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Book Review: MEMO From The Story Dept

Written by: FFT Webmaster | June 27th, 2011

MEMO From The Story Dept.
By Christopher Vogler & David McKenna
Michael Wiese Productions
Studio City, California
c. 2011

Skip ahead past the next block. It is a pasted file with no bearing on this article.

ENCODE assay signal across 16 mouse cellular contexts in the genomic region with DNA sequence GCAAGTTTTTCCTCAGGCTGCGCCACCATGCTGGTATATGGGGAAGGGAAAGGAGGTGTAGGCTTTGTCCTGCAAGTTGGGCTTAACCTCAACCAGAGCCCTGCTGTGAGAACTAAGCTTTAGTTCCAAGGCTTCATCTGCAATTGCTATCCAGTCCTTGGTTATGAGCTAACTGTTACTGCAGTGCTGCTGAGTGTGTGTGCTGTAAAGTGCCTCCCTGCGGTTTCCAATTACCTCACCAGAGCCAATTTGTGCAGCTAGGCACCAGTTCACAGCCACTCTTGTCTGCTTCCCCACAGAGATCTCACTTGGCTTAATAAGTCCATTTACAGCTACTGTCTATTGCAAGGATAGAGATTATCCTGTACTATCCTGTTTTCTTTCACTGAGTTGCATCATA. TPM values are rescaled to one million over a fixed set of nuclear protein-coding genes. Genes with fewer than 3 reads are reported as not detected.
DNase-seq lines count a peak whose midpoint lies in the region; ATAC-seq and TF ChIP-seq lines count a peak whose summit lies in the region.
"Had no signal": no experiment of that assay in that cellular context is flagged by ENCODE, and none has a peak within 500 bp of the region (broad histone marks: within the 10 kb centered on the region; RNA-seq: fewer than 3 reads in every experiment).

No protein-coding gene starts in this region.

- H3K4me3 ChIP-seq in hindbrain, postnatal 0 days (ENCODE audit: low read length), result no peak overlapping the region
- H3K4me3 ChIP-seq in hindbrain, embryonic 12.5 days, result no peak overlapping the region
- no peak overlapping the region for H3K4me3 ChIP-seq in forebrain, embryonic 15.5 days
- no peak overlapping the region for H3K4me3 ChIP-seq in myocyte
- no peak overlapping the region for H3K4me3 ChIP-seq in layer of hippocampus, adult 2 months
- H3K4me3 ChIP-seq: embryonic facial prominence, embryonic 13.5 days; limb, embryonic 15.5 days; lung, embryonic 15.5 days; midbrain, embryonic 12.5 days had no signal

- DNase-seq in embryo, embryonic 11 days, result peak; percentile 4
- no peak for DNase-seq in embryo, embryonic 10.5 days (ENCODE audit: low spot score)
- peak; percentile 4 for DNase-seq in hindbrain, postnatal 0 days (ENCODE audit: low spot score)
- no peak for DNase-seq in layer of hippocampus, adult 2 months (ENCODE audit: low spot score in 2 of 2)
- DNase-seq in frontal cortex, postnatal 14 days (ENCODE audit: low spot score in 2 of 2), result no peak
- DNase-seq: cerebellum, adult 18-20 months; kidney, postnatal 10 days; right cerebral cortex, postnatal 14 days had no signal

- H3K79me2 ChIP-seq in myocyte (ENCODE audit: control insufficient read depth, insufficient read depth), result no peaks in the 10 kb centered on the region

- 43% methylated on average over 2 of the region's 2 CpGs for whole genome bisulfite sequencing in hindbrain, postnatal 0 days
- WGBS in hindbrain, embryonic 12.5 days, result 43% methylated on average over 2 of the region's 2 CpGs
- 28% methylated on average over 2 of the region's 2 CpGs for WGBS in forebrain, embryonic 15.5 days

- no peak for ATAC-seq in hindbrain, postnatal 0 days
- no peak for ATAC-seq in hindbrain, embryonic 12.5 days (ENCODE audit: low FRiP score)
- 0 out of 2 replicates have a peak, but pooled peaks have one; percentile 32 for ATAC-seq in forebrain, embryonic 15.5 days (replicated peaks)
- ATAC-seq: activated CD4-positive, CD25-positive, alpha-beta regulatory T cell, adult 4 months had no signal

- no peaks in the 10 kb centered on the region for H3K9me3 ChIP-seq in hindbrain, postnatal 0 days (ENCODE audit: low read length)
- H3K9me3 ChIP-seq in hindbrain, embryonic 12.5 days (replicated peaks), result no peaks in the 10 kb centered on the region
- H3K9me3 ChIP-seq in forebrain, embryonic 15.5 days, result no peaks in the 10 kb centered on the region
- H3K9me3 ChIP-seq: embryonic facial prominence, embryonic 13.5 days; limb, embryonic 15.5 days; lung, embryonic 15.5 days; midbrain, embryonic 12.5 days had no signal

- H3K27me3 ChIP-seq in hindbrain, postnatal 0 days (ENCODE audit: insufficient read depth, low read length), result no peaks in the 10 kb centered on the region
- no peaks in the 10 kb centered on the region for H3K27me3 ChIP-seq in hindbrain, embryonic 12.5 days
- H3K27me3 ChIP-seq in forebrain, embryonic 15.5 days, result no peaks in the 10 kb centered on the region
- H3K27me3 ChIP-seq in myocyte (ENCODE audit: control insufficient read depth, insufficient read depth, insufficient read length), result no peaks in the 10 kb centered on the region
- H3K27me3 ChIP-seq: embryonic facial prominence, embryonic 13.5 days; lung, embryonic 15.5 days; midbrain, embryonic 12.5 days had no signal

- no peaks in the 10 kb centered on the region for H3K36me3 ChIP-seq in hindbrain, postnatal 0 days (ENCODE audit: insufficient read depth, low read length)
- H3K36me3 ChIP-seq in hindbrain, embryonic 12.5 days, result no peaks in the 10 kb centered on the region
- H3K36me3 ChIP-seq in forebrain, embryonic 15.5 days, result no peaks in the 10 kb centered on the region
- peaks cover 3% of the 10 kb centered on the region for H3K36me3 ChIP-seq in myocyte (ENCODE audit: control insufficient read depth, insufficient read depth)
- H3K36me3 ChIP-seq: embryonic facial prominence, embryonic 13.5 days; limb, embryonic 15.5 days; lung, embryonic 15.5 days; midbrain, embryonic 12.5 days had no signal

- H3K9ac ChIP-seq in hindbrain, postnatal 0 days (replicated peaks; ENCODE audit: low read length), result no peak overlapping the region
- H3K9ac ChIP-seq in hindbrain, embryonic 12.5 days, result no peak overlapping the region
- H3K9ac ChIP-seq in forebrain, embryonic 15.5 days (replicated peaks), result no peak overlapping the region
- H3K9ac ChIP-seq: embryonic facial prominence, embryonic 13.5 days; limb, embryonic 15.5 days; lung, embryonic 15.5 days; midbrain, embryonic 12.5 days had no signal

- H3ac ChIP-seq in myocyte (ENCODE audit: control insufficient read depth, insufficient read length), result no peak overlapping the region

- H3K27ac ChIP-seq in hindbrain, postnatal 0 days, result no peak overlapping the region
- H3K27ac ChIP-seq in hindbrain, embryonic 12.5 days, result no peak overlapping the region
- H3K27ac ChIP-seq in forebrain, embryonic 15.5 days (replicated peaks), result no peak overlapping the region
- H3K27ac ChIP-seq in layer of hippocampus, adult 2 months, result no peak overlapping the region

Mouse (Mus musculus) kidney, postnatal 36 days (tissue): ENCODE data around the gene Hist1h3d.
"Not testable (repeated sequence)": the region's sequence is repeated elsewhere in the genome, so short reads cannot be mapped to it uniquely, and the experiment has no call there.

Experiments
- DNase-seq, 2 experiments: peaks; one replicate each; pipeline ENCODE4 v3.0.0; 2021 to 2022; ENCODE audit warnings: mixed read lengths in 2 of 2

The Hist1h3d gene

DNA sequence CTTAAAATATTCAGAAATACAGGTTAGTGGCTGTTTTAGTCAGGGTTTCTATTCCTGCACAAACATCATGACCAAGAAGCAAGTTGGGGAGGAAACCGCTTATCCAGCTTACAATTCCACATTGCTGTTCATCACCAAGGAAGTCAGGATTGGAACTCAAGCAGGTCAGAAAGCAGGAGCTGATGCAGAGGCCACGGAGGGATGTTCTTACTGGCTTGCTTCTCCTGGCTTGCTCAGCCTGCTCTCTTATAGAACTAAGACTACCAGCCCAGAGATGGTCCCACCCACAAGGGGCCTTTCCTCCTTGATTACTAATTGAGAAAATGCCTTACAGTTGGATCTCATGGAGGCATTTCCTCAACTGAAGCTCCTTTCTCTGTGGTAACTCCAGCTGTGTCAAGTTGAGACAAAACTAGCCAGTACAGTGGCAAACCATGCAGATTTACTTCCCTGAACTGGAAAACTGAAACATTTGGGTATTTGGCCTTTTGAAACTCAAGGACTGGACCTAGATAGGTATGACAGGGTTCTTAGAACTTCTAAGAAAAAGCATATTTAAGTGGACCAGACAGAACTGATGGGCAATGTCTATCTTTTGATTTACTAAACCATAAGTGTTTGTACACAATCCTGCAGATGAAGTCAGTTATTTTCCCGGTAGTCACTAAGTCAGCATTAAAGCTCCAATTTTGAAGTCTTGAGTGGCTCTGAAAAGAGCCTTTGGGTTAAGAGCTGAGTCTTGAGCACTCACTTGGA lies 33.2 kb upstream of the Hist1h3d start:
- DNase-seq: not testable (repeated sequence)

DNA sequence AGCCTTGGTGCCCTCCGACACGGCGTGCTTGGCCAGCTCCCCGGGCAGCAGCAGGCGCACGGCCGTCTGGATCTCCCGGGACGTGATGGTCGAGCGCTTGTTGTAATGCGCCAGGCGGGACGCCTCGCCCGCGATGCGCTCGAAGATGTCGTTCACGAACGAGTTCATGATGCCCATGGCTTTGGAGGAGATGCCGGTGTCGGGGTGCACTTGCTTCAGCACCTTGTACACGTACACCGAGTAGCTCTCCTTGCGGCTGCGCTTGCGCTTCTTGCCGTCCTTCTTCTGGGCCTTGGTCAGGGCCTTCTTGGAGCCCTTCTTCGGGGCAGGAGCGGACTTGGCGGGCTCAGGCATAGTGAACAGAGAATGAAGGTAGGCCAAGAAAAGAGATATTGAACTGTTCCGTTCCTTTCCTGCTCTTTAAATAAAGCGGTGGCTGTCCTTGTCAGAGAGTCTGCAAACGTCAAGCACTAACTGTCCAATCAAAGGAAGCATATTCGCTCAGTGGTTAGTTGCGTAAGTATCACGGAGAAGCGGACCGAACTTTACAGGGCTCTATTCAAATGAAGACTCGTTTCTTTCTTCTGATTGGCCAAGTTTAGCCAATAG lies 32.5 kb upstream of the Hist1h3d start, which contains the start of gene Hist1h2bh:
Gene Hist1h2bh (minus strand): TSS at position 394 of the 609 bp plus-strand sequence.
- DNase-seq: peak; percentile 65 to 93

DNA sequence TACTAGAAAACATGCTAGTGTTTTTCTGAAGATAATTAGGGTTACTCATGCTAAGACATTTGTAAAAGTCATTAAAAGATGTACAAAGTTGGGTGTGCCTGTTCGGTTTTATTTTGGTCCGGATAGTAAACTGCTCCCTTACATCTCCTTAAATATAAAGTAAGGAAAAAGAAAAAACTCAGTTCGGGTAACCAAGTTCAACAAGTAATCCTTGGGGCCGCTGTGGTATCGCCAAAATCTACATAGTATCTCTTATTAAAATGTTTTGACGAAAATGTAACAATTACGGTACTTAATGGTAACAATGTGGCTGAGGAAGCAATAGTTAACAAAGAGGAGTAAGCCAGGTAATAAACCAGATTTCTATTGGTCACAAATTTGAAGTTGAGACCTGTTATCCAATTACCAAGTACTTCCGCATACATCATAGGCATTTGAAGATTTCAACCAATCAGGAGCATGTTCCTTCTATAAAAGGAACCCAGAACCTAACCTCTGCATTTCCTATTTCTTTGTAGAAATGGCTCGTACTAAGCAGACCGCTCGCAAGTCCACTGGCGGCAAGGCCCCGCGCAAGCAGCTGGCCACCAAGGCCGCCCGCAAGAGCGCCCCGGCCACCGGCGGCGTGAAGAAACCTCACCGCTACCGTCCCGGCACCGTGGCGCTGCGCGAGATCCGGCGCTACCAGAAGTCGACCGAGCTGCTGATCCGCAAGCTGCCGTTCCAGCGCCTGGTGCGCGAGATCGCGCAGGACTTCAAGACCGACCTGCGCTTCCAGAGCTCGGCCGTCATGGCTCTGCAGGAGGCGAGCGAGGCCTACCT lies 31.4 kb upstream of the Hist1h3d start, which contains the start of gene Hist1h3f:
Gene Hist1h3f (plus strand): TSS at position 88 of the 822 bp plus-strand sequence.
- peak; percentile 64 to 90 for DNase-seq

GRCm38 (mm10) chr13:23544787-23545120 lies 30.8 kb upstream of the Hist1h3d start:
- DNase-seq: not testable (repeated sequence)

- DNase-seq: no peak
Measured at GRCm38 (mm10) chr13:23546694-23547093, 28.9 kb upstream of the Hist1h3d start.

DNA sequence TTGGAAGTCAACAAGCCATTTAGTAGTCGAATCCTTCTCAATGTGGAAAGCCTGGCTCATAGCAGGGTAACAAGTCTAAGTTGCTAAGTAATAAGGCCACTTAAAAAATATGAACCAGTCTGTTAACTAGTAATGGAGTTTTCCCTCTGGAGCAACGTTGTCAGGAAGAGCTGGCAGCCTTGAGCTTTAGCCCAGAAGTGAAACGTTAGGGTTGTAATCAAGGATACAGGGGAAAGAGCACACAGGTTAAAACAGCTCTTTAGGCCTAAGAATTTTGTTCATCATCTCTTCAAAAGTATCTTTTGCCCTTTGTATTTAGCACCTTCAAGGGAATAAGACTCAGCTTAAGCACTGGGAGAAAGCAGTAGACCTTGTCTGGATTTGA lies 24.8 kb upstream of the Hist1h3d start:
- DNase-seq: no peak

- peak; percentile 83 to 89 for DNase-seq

Christopher Vogler’s Writer’s Journey was a ground-breaking look at the story process for motion pictures. “MEMO’ his latest book authored along with Columbia Professor David McKenna focuses like a laser beam on the most important parts of story– structure and character development.  Beginning with theme and premise the discussion of writing the scene as a business deal is a revelation!  The chapter on contract with the audience takes us beyond “The Writer’s Journey” and explains how capturing an audience means “providing them with a cathartic metaphor for their lives which includes a taste of death and transformation”. Professor McKenna’s helpful chapters on reciprocal action and the want list likens writing dramatic scenes to a tennis game with four outcomes possible.  The book’s discussion of Log Line and Synopsis cuts to the heart of the story department which is the cornerstone of the Hollywood studio system. Vogler’s chapters on Russian Formalist theory by a man named Vladimir Yakovlevich Propp will change the way you look at storytelling with a lucid and entertaining discussion of the fairy tale approach to character.  McKenna’s eight chapters on University of Texas professor Francis Hodge’s Environmental Facts are a perfect segue to Vogler’s Twelve Stages of story and a tool you will want to apply to writing your first or next screenplay. It will as Chris Vogler comments help “crystallize your thinking”.  The concluding chapters provide invaluable advice for jump starting a career in screenwriting.  The “Five Year Plan For Aspiring Professional Screenwriters” and “What Studios Are Looking For In A Script” are worth the price of the book by themselves.  They are replete with checklists and advice that could change the trajectory of your career.  Need I say more?  Get yourself a copy of this book as soon as possible and begin your writer’s journey.


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